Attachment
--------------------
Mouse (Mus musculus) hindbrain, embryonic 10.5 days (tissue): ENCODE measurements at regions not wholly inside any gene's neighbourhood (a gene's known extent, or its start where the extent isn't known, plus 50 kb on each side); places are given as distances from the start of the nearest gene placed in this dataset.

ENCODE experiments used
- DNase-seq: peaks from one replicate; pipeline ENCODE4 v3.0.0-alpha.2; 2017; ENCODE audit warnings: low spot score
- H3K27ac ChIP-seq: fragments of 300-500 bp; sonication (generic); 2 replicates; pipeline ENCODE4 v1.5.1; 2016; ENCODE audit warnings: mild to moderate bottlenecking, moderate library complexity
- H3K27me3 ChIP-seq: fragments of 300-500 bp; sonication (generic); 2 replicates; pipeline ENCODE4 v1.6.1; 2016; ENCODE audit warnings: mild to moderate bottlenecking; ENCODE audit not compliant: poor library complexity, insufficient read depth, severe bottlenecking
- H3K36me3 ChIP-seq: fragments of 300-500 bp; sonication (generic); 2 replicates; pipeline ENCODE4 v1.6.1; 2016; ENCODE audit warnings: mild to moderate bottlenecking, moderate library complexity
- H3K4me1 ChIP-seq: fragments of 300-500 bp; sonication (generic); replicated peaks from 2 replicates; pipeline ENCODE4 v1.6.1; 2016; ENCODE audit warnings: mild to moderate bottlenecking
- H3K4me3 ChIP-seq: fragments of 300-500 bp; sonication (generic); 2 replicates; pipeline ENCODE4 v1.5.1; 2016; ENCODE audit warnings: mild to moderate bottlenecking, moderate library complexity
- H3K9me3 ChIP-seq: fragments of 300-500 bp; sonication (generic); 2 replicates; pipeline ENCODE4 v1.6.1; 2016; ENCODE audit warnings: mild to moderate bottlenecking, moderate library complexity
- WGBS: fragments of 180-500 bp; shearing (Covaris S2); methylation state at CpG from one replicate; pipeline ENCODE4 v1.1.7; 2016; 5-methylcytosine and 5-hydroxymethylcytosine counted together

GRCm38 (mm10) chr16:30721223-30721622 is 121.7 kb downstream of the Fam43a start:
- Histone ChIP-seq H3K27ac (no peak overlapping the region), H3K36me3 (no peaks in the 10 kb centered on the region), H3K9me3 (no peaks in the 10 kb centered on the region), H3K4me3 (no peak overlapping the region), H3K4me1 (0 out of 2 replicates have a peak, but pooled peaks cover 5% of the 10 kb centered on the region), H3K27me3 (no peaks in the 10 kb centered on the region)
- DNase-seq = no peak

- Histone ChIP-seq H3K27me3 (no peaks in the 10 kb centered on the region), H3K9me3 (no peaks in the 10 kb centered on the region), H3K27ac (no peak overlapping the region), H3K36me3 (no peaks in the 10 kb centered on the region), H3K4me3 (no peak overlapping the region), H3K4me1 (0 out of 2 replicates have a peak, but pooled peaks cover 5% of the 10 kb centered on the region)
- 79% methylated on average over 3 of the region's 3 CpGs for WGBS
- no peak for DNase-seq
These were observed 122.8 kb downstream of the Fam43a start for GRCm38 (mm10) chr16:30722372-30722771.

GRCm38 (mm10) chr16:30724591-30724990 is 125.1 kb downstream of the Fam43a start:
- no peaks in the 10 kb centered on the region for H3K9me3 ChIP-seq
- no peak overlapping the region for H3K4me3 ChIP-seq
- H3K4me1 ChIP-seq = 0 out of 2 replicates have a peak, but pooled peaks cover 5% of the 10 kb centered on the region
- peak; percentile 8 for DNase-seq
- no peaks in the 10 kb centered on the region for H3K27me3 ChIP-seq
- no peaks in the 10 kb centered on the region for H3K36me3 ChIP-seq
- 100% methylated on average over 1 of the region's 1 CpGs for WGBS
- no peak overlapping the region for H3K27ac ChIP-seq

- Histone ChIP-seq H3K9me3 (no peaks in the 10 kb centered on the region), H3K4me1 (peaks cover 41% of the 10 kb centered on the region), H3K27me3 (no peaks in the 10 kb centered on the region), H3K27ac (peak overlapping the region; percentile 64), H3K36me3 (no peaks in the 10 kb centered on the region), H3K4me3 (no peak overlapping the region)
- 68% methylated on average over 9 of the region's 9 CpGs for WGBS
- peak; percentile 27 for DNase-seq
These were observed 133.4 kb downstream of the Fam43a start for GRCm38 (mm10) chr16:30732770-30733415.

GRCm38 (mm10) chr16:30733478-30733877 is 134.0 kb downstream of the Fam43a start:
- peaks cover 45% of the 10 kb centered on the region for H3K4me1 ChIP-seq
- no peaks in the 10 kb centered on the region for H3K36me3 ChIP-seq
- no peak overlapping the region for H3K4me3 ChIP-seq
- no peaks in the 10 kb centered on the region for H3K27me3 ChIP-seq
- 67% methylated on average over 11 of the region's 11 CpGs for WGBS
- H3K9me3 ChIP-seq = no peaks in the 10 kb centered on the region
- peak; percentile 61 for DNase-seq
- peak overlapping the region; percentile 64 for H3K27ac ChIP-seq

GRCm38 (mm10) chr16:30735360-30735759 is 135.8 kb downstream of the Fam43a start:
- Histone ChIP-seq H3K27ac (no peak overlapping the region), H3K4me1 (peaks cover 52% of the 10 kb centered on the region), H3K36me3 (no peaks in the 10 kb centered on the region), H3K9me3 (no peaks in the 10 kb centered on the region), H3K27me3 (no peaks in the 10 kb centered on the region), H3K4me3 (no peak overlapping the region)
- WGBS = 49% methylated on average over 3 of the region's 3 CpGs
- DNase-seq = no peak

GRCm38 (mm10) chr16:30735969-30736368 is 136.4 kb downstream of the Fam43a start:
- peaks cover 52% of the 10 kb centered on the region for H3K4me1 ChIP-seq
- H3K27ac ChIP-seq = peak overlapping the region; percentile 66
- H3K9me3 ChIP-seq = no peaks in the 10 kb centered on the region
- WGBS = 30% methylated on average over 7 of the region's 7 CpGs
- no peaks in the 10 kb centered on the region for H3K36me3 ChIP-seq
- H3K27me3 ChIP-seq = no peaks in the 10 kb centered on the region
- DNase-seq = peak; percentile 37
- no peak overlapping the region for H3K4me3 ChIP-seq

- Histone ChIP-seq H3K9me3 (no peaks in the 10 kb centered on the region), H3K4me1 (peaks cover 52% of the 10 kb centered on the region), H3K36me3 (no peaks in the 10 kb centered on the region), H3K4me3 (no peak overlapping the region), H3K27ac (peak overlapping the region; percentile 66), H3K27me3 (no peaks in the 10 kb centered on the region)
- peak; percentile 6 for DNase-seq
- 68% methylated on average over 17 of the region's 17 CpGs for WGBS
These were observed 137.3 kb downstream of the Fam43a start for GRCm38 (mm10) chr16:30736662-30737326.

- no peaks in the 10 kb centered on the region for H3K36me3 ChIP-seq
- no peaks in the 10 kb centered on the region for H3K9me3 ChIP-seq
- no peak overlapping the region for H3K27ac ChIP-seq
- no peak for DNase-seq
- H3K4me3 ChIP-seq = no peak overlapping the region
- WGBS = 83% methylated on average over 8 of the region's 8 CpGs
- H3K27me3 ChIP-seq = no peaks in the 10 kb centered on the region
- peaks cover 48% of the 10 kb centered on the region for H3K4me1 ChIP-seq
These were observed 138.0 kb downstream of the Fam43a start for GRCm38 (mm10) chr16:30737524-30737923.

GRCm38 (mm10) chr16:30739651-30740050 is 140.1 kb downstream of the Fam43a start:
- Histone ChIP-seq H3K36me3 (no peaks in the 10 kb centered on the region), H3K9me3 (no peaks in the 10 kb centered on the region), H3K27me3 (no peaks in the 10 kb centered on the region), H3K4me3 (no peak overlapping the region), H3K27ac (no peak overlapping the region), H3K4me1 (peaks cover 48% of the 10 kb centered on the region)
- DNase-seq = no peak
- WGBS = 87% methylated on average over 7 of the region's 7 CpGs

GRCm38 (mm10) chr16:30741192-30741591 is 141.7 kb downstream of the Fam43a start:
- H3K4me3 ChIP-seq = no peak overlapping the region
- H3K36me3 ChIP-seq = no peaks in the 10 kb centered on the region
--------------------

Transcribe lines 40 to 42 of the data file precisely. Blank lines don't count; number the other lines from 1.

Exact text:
GRCm38 (mm10) chr16:30735360-30735759 is 135.8 kb downstream of the Fam43a start:
- Histone ChIP-seq H3K27ac (no peak overlapping the region), H3K4me1 (peaks cover 52% of the 10 kb centered on the region), H3K36me3 (no peaks in the 10 kb centered on the region), H3K9me3 (no peaks in the 10 kb centered on the region), H3K27me3 (no peaks in the 10 kb centered on the region), H3K4me3 (no peak overlapping the region)
- WGBS = 49% methylated on average over 3 of the region's 3 CpGs